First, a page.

Taking stock of the decade

30 Dec 2019

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This decade (2010-19) has been a mixture of hope and apprehensions for stock market investors. — AFP/File
This decade (2010-19) has been a mixture of hope and apprehensions for stock market investors. — AFP/File

This decade (2010-19) has been a mixture of hope and apprehensions for stock market investors.

Early years saw smooth sailing. Twists and turns in the stock market were mostly because of political wrangling among major parties or economic ups and downs. But the performance of the stock market in the last two and a half years has put all of that in the shade.

The downward slide began in May 2017 when the expectation of a massive inflow of funds from foreign passive investors, based on the country’s re-entry into the MSCI Emerging Market from Frontier Market, turned sour.

In anticipation, investors had indulged in frantic buying and the ferocious bull tossed the index to an all-time high of 53,124 points on May 25, 2017.

Investors resorted to panic selling when they saw the outflow of $81.7 million against the expected inflow of $300m on May 31. Share prices crashed and the index tanked to 37,919 points by December, reflecting a loss of 14,220 points in seven months.

The political turmoil, which began after Nawaz Sharif took oath of office on June 5, 2013, added fuel to the fire. Several major events — such as the creation of the Pakistan Stock Exchange (PSX) after the merger of three stock exchanges on Jan 11, 2016, and the sale of 40 per cent strategic shares to a Chinese consortium on Jan 21, 2017 — had little impact on the stock market as investors continued to avoid equities on political and economic uncertainties.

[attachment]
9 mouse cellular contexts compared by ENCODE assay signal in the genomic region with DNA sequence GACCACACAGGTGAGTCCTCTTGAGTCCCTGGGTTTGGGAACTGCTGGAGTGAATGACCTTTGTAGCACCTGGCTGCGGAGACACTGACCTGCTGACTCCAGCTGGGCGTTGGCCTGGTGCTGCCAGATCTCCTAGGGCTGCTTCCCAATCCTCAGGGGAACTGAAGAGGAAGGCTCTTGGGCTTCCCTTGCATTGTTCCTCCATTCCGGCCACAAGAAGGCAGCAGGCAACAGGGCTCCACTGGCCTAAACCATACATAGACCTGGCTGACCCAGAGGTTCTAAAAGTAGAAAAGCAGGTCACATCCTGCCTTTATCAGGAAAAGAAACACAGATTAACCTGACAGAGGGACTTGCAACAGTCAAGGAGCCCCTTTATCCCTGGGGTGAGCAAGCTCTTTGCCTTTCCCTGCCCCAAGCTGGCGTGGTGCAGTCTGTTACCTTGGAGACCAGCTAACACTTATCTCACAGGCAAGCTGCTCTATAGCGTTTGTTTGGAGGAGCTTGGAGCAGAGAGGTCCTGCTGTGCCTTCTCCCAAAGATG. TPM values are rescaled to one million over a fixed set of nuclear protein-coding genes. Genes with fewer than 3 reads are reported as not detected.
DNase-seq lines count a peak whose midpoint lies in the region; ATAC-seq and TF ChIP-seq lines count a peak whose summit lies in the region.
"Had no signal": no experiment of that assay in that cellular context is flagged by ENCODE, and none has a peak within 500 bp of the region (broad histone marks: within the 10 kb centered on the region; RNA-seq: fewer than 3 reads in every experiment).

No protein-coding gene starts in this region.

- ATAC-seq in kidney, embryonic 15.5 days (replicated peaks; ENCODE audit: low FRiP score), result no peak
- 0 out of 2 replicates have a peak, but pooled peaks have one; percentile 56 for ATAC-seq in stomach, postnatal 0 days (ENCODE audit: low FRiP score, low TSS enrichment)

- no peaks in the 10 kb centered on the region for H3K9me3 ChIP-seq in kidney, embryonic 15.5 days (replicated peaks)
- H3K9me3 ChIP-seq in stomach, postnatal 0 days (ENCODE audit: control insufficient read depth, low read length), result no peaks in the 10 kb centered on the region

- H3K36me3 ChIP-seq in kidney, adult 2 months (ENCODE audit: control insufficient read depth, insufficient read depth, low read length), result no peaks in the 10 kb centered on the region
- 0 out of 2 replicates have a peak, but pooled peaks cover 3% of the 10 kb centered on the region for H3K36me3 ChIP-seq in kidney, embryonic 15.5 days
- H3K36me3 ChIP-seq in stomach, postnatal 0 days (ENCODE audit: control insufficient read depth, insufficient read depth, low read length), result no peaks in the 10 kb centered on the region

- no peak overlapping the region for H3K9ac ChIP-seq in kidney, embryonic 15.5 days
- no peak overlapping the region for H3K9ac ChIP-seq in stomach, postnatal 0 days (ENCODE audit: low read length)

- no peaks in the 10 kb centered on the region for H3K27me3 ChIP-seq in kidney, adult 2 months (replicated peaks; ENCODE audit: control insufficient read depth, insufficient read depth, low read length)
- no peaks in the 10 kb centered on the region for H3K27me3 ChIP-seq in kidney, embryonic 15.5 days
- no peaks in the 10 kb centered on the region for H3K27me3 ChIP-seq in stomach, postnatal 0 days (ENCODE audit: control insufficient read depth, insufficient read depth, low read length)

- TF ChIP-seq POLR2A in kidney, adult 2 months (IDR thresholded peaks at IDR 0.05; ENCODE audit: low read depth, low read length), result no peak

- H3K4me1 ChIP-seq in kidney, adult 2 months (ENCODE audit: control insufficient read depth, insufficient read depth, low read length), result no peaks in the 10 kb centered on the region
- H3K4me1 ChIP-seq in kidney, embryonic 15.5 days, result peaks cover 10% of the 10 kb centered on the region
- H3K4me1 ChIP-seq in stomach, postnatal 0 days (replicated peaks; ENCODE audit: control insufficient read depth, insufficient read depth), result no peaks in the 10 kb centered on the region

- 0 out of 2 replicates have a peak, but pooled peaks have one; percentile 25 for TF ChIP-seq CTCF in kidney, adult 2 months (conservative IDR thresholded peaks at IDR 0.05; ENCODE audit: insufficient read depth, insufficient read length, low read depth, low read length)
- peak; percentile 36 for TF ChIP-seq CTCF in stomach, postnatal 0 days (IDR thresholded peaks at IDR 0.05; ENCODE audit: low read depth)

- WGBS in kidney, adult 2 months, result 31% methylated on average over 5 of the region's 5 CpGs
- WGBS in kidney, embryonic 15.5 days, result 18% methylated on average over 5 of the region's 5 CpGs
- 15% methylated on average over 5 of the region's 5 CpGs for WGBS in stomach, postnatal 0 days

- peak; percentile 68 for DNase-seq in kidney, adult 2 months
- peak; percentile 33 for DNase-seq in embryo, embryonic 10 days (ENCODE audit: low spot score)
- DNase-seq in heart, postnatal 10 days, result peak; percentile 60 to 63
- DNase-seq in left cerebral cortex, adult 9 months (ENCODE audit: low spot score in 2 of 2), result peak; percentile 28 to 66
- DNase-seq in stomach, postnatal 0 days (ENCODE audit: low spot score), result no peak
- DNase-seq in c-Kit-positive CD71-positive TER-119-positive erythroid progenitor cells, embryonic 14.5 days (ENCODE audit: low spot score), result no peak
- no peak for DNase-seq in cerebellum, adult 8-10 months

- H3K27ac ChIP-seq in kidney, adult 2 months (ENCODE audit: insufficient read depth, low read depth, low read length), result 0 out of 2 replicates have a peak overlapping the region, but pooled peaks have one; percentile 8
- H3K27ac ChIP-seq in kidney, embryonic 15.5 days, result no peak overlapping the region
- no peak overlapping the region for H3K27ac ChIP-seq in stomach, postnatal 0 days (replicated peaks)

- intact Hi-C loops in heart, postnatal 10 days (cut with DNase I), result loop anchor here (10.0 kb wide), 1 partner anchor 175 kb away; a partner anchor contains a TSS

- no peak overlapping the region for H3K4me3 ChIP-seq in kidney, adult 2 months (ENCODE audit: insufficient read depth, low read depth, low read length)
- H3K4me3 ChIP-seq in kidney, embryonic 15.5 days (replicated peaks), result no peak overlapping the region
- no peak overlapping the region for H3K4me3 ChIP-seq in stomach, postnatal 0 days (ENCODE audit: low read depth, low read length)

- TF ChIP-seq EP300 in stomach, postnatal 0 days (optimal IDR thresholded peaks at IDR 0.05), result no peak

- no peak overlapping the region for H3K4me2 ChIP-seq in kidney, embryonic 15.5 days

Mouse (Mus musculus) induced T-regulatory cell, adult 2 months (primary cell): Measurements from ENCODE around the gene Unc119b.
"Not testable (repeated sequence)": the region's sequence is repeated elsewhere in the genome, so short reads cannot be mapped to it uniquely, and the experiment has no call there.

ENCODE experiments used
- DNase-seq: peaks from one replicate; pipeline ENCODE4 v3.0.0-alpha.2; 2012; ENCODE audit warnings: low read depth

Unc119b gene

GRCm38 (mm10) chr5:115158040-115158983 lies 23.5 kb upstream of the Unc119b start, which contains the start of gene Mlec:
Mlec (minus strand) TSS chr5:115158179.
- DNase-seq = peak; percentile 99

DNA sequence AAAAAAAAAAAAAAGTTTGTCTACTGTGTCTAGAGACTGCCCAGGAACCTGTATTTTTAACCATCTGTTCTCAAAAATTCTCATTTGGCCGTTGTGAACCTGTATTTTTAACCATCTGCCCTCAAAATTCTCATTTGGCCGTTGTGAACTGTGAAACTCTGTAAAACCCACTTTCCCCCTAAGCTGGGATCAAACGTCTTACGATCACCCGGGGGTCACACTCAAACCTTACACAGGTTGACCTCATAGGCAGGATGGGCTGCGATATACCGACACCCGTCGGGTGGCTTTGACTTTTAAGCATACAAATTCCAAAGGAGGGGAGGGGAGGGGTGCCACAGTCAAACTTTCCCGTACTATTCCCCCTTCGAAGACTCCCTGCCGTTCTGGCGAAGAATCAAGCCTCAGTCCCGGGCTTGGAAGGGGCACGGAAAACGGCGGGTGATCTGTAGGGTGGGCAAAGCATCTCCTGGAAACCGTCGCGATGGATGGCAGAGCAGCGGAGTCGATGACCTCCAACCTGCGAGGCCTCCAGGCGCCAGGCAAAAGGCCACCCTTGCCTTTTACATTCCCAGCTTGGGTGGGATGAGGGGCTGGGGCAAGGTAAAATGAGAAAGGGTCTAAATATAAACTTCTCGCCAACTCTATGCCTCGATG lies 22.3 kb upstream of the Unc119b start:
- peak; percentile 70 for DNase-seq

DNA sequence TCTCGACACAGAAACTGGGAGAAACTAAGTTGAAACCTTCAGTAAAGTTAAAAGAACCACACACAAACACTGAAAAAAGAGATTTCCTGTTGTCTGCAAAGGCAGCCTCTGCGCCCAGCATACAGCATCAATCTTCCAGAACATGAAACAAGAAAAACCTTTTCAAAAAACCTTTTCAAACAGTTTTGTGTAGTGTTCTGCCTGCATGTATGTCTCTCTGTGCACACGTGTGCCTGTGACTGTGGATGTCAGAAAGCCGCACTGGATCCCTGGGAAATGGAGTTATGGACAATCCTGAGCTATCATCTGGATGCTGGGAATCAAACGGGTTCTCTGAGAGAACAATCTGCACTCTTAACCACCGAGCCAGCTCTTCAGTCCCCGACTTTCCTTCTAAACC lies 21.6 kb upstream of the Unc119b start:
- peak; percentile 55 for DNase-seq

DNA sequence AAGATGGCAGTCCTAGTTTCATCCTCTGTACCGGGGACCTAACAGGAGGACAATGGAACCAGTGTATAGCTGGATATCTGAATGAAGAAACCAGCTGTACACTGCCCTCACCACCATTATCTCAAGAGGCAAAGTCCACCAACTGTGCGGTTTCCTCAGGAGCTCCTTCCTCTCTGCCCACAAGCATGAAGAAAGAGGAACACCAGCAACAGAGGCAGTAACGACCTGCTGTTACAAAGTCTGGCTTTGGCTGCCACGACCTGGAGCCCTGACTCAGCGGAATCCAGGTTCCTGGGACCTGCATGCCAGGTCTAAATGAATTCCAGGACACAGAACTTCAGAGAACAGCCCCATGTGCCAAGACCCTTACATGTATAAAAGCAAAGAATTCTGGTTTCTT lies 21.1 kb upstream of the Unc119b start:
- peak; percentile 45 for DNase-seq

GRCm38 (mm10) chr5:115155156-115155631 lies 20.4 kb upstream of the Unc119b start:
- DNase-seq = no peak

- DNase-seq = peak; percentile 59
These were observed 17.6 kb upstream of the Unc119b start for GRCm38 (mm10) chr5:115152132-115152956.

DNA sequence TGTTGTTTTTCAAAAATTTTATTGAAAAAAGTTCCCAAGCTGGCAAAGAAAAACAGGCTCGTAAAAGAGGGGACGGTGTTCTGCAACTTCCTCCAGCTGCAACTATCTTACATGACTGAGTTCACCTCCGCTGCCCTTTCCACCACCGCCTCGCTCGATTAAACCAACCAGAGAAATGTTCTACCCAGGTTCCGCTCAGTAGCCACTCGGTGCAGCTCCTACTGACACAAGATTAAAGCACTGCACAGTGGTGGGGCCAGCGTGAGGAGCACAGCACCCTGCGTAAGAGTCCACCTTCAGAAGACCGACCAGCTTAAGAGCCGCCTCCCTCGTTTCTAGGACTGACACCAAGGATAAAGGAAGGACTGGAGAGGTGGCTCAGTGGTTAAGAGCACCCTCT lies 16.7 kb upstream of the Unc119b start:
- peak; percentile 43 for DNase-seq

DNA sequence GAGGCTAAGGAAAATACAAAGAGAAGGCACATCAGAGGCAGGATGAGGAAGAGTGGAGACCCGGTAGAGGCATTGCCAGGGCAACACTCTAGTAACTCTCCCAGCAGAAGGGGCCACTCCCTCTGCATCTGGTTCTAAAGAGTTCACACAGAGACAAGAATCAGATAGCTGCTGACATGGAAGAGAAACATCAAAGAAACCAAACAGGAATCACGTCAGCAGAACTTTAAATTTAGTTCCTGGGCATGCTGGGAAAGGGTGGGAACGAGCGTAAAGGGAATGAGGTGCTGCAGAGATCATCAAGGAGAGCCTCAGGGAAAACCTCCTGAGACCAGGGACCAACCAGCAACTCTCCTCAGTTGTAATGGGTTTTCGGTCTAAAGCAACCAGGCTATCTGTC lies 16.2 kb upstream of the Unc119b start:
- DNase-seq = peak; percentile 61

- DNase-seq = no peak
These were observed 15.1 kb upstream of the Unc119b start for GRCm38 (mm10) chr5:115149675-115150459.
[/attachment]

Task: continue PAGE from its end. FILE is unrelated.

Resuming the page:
Equities outperformed other classes of assets over the last 10 years

Imran Khan took over as prime minister on Aug 18, 2018. That day the KSE-100 index stood at 42,447 points. Then the second meltdown of the decade started, with the index hitting the low of 33,900 points as investors fretted over the economic malaise. By early August, the economy started showing signs of recovery, thanks to the International Monetary Fund (IMF) bailout package and stabilisation measures, with foreign exchange reserves rising and the current account deficit shrinking.